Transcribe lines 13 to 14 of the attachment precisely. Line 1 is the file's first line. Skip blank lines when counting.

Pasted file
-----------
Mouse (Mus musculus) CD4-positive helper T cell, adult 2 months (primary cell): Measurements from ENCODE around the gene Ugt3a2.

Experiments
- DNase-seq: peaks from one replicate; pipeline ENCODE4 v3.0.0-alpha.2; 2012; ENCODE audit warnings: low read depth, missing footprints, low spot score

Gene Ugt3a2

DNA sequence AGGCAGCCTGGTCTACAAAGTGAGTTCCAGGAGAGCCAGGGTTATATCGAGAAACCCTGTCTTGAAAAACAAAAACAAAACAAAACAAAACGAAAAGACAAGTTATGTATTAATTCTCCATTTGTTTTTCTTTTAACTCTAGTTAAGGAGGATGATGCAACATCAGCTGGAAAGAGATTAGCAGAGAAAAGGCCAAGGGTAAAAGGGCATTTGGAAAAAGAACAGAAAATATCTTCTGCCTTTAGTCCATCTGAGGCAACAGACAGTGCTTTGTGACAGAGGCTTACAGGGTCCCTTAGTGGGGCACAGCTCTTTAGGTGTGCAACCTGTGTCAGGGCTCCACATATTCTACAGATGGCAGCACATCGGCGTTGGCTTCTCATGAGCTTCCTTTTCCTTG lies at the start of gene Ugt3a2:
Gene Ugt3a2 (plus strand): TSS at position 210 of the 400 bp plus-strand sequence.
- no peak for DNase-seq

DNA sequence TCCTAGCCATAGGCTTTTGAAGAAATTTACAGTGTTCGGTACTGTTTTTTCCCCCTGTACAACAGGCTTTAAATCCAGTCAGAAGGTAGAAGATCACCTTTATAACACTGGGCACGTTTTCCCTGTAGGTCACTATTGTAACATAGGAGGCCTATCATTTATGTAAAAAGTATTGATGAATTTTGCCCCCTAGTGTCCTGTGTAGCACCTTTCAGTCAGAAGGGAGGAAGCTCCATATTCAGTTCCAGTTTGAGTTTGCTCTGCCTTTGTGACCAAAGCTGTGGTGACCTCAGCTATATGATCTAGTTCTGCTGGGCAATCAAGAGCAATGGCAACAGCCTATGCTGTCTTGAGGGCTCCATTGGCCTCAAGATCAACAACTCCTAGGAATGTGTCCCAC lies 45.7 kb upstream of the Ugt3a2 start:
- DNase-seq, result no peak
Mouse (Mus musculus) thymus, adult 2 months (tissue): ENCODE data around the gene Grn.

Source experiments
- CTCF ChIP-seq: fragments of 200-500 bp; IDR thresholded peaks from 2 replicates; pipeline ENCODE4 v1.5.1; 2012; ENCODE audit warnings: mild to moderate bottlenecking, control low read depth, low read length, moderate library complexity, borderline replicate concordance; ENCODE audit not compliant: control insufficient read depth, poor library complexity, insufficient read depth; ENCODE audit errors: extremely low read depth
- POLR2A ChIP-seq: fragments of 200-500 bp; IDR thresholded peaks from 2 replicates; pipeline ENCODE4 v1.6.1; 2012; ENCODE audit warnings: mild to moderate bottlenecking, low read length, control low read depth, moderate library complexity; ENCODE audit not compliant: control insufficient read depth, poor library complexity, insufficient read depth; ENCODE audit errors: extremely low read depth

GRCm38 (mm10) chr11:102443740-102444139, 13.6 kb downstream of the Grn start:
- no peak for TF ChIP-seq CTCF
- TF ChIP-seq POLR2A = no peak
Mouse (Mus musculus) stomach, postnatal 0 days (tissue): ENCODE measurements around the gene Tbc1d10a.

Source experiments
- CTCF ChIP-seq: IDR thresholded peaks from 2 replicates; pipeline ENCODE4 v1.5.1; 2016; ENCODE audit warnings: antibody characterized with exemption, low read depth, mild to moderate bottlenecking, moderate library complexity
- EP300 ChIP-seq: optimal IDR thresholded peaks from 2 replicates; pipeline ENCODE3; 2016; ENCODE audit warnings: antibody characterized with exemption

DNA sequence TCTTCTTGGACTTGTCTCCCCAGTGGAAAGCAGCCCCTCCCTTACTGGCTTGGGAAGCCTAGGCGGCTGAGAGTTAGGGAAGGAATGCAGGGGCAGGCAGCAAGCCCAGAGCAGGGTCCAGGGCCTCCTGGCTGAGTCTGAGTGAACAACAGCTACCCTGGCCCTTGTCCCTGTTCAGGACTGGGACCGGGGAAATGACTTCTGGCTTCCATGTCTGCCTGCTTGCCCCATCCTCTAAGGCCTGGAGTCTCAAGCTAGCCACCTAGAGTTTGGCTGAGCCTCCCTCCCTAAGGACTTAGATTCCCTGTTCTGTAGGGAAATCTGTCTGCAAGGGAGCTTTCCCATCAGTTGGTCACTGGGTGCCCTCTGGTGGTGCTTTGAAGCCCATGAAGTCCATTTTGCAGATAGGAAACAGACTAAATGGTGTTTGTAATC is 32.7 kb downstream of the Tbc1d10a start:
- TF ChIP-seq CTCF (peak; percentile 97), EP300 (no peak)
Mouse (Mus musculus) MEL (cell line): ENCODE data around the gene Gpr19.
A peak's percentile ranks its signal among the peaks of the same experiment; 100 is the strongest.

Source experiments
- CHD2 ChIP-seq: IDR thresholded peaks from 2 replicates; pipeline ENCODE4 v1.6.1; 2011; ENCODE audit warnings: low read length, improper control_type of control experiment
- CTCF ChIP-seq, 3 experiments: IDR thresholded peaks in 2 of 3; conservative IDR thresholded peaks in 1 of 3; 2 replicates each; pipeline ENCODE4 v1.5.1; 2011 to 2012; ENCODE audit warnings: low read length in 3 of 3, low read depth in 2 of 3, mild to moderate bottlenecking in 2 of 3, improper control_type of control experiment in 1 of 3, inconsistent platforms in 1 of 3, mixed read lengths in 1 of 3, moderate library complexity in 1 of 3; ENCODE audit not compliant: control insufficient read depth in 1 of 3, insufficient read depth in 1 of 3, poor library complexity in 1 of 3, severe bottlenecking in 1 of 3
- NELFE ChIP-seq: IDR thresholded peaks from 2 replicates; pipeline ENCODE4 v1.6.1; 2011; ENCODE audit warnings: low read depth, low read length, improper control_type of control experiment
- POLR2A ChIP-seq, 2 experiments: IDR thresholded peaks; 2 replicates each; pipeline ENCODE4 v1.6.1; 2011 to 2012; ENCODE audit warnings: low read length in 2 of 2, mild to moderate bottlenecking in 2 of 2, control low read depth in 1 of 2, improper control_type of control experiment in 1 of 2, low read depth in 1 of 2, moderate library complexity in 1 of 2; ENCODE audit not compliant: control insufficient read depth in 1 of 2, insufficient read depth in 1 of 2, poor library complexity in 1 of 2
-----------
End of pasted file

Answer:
- POLR2A ChIP-seq: fragments of 200-500 bp; IDR thresholded peaks from 2 replicates; pipeline ENCODE4 v1.6.1; 2012; ENCODE audit warnings: mild to moderate bottlenecking, low read length, control low read depth, moderate library complexity; ENCODE audit not compliant: control insufficient read depth, poor library complexity, insufficient read depth; ENCODE audit errors: extremely low read depth

GRCm38 (mm10) chr11:102443740-102444139, 13.6 kb downstream of the Grn start: